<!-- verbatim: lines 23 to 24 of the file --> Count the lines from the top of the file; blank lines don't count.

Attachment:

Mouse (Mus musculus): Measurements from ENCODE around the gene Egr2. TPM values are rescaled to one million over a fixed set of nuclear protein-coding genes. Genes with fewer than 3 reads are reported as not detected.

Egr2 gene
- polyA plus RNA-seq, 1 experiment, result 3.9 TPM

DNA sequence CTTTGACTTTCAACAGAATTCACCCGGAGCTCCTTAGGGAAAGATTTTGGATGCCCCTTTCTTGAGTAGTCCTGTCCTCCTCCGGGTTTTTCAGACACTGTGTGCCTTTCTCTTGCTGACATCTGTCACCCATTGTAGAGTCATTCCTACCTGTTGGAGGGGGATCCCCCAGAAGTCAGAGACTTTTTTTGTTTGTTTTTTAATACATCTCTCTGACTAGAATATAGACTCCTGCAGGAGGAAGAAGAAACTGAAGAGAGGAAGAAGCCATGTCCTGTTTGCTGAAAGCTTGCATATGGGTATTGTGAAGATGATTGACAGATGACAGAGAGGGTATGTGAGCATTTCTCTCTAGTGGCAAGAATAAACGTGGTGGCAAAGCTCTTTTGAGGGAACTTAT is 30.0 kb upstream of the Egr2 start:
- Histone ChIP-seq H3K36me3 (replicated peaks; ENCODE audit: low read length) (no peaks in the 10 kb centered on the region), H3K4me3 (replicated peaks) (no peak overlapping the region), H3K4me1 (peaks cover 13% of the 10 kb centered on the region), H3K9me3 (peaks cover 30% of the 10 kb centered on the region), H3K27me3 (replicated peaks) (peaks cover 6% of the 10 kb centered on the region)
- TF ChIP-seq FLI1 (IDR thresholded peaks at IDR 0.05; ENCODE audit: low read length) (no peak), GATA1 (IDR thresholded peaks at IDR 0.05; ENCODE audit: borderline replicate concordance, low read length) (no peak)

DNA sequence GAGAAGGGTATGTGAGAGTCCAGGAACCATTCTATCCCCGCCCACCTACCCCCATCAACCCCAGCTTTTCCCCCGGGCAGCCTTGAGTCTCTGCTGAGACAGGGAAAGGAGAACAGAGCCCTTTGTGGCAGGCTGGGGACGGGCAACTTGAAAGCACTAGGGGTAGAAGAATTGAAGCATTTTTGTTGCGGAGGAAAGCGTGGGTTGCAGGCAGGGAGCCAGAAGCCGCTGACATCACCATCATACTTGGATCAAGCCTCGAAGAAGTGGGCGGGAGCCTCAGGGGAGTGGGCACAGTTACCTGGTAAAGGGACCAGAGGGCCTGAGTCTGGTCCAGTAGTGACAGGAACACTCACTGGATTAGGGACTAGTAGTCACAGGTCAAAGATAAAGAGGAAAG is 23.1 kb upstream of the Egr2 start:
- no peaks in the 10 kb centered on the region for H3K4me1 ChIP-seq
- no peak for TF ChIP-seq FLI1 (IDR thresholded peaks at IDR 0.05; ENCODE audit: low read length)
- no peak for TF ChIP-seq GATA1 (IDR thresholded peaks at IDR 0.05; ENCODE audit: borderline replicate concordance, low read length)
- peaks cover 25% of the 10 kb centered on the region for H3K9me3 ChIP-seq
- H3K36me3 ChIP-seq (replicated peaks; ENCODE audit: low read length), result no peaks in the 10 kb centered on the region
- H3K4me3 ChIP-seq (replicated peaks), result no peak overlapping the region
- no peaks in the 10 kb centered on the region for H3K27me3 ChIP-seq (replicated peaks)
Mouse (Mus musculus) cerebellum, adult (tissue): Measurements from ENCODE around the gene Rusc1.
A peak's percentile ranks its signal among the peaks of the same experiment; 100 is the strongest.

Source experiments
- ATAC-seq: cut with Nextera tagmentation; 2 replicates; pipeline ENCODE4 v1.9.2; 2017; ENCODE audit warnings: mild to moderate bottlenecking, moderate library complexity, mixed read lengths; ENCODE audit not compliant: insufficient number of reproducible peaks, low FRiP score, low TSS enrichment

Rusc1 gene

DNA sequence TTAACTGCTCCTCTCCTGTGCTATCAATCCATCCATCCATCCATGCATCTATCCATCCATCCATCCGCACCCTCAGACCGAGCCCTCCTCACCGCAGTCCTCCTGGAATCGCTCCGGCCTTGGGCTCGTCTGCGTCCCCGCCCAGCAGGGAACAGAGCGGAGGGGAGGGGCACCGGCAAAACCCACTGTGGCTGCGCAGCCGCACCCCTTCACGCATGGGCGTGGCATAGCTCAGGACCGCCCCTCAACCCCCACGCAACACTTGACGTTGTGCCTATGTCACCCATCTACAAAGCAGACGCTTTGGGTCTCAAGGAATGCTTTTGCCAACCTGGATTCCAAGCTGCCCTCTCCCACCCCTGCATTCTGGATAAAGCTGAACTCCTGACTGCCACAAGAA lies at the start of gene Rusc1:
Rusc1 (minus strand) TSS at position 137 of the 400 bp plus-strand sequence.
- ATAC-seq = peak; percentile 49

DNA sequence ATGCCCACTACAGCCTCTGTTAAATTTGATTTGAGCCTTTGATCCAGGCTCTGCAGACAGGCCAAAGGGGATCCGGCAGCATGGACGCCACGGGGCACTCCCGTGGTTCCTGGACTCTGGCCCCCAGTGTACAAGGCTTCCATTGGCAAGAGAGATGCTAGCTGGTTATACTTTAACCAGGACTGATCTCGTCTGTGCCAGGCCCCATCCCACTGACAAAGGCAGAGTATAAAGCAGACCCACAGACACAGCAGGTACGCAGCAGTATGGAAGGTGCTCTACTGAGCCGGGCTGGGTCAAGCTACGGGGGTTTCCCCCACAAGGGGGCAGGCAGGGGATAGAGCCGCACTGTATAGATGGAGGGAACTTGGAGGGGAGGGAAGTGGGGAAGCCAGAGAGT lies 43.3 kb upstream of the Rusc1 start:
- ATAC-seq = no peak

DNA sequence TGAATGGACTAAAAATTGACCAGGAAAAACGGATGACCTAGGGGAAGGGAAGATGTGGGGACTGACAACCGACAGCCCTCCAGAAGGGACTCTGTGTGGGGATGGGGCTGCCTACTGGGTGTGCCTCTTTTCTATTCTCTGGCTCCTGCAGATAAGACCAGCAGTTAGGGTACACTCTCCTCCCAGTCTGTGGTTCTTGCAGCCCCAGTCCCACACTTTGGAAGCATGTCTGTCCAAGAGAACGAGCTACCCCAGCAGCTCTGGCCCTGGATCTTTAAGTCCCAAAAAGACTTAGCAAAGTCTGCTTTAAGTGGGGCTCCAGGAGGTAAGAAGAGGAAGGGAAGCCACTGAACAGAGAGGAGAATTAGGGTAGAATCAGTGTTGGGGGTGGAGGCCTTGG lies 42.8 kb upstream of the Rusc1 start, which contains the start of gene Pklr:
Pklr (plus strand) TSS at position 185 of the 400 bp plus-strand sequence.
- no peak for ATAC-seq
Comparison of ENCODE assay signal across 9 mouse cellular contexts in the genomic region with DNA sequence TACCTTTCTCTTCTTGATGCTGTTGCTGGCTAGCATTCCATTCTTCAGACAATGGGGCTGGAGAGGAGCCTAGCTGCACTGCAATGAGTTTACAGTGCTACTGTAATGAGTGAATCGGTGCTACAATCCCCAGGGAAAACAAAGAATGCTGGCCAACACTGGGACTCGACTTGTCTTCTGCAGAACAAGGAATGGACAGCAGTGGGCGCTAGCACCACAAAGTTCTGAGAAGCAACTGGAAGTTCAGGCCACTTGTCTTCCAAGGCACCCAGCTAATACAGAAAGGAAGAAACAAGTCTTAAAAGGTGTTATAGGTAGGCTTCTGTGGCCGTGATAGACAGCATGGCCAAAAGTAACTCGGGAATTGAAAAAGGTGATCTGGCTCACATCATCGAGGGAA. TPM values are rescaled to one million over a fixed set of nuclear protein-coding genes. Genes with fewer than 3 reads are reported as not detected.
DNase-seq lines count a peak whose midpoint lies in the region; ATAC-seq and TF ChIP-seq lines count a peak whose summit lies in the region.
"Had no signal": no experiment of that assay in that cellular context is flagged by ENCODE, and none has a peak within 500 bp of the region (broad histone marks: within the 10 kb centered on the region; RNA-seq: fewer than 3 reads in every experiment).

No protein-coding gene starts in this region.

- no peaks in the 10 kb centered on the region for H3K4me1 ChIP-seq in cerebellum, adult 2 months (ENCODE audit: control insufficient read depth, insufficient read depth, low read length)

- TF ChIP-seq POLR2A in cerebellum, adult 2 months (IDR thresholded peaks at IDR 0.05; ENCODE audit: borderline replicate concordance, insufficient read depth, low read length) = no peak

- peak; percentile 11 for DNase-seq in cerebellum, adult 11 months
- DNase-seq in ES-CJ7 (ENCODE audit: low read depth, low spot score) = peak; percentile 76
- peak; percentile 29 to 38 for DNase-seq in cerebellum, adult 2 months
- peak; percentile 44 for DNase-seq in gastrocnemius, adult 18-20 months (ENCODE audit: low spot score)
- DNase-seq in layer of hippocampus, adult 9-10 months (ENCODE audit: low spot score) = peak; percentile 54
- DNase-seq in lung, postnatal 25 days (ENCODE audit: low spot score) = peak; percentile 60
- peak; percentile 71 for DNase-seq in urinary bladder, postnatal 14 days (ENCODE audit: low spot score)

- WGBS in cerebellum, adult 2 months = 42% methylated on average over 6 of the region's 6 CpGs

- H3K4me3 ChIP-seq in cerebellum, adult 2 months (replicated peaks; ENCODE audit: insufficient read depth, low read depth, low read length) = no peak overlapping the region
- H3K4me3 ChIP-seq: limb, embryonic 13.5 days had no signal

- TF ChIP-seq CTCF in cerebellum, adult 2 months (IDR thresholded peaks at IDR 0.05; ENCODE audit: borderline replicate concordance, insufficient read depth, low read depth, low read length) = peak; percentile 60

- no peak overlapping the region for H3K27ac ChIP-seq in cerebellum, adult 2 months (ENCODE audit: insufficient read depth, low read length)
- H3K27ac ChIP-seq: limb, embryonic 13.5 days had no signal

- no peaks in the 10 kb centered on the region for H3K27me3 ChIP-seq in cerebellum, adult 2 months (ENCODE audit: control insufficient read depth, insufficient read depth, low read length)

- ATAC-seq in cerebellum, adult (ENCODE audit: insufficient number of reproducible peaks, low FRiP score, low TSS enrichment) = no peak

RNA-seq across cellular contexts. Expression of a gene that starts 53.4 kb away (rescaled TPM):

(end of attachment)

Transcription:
DNA sequence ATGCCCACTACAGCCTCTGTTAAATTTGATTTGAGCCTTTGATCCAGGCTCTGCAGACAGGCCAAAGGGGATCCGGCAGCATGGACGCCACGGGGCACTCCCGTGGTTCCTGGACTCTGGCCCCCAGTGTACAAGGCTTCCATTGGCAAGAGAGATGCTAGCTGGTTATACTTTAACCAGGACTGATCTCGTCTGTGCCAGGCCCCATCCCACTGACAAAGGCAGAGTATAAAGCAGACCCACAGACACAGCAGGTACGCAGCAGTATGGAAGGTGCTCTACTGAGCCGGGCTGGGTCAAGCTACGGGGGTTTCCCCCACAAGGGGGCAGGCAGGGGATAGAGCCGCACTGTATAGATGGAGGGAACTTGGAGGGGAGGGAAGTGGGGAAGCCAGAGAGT lies 43.3 kb upstream of the Rusc1 start:
- ATAC-seq = no peak